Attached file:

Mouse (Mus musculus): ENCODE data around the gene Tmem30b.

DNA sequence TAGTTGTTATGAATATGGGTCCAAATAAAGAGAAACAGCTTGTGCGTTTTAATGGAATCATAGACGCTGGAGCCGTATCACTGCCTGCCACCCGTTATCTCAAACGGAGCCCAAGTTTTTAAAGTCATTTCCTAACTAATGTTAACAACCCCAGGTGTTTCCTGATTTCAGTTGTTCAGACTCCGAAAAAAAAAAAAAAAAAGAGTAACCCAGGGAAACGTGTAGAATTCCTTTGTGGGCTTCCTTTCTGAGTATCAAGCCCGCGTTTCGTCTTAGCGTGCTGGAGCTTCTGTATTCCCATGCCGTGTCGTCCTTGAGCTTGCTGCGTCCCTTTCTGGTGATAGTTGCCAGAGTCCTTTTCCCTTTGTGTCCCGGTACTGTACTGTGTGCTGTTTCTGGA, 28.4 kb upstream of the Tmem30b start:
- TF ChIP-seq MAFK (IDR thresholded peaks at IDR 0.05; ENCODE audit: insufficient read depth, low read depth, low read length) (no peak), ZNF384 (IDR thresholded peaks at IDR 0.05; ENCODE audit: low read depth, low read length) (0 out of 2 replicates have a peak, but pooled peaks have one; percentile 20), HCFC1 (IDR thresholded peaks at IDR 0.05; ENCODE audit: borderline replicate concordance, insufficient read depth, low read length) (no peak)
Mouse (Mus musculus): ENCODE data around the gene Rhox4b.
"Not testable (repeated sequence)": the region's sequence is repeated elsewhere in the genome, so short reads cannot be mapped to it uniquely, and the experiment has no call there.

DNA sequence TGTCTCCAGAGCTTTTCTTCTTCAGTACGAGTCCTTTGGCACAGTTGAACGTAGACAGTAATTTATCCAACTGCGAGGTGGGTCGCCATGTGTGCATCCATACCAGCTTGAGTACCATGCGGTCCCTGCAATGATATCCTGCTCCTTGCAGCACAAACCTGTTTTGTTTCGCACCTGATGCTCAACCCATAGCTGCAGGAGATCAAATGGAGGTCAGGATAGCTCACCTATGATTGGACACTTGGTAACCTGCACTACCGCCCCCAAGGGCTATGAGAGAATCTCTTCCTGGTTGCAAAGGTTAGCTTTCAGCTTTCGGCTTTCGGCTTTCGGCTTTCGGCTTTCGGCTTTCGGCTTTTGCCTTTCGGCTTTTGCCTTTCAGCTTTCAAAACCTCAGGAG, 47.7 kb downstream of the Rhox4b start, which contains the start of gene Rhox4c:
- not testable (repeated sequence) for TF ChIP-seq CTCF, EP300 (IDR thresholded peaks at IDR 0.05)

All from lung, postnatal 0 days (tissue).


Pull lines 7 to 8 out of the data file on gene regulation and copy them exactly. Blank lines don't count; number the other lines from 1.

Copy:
- not testable (repeated sequence) for TF ChIP-seq CTCF, EP300 (IDR thresholded peaks at IDR 0.05)

All from lung, postnatal 0 days (tissue).